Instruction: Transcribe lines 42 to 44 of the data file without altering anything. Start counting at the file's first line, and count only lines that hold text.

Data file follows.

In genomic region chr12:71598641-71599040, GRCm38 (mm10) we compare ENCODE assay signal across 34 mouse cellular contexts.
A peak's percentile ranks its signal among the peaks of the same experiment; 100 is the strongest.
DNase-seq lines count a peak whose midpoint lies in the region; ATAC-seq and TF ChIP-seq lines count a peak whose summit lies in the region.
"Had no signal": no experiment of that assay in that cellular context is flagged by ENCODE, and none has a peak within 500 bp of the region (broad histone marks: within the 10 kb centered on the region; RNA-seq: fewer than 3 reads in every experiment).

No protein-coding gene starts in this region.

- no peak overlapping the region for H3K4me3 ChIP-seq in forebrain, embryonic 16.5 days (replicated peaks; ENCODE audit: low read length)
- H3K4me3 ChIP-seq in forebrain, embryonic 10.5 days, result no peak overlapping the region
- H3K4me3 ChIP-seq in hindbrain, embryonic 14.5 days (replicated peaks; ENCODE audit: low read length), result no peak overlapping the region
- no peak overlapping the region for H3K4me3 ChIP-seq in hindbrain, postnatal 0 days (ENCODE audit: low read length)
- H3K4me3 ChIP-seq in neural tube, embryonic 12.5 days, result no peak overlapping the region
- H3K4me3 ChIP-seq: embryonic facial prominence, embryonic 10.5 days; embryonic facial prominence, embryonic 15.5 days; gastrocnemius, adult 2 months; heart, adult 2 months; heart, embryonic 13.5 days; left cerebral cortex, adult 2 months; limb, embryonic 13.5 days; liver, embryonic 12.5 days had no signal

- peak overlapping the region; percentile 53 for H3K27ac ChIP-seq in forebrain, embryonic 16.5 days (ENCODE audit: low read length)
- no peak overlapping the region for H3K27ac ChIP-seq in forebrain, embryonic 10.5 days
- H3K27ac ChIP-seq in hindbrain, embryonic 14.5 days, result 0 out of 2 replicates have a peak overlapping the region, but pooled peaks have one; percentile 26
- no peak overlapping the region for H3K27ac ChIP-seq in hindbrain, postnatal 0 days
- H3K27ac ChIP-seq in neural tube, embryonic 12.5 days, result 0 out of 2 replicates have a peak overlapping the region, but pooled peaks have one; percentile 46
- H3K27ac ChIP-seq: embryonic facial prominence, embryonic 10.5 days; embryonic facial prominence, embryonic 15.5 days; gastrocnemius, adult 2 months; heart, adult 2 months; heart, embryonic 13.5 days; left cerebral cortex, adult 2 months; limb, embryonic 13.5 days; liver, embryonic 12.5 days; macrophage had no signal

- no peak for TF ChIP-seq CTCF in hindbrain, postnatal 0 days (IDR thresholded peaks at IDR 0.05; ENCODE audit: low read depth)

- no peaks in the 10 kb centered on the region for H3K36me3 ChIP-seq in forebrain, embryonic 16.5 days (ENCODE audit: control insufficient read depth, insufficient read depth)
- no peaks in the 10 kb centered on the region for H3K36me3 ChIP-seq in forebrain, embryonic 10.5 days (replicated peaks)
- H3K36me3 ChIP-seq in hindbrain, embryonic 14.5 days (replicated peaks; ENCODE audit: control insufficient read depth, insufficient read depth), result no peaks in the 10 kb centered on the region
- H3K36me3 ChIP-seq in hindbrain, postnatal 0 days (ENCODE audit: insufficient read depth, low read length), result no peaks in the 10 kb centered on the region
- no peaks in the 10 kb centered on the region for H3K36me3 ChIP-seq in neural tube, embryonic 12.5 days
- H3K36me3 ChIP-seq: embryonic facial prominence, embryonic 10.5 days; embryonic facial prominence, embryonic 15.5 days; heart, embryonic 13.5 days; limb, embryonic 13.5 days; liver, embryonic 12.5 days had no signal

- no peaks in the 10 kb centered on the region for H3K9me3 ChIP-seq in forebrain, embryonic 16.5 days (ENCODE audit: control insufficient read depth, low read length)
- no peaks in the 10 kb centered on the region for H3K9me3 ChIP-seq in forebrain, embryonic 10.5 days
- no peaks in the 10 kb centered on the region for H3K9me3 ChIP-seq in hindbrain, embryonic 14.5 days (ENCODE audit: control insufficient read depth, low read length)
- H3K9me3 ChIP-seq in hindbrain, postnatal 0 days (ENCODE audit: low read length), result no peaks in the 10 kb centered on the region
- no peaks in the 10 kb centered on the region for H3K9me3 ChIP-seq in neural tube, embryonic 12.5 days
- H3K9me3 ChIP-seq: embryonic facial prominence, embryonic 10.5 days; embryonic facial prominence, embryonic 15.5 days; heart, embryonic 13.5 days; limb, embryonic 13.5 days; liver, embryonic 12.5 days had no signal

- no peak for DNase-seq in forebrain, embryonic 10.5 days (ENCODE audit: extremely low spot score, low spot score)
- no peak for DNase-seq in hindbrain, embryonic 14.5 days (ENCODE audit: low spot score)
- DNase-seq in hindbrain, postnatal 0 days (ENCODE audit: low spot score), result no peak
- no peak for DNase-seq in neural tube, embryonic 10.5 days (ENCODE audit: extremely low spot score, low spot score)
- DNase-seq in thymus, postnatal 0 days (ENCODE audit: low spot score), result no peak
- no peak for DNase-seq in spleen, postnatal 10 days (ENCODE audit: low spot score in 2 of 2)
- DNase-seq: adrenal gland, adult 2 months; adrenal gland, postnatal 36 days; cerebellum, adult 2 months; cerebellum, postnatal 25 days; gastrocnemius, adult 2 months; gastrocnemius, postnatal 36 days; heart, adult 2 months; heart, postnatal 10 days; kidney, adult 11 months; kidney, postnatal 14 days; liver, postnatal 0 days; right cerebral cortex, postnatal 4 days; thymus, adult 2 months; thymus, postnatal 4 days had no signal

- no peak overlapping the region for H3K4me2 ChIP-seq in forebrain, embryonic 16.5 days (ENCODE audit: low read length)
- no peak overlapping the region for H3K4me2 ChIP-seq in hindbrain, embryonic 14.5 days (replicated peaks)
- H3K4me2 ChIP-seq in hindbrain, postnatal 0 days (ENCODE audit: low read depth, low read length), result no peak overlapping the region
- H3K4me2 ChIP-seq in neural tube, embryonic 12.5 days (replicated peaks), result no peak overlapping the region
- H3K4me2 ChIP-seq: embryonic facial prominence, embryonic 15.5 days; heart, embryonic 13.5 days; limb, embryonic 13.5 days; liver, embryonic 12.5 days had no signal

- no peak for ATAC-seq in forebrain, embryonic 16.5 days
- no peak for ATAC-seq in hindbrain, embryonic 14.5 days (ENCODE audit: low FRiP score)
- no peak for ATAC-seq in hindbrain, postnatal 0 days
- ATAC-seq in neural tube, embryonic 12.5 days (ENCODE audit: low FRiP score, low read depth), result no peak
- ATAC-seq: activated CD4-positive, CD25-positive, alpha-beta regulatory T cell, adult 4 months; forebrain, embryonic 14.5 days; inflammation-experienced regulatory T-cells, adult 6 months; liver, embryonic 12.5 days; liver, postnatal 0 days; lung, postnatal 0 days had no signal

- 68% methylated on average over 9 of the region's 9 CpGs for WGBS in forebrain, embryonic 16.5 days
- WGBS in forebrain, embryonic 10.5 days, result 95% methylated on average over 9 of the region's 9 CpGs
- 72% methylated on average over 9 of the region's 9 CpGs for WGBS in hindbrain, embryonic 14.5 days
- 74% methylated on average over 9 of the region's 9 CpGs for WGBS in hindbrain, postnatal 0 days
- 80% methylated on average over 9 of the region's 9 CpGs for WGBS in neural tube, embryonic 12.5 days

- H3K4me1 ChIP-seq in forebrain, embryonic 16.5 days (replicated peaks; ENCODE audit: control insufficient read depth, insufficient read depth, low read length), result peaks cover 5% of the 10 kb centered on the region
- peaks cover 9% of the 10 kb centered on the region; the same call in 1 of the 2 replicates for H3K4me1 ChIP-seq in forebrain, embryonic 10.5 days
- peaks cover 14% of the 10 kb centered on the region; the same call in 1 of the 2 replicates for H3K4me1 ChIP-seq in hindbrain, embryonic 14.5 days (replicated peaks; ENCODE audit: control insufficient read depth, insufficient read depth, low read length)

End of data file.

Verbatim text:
- H3K4me2 ChIP-seq: embryonic facial prominence, embryonic 15.5 days; heart, embryonic 13.5 days; limb, embryonic 13.5 days; liver, embryonic 12.5 days had no signal

- no peak for ATAC-seq in forebrain, embryonic 16.5 days
- no peak for ATAC-seq in hindbrain, embryonic 14.5 days (ENCODE audit: low FRiP score)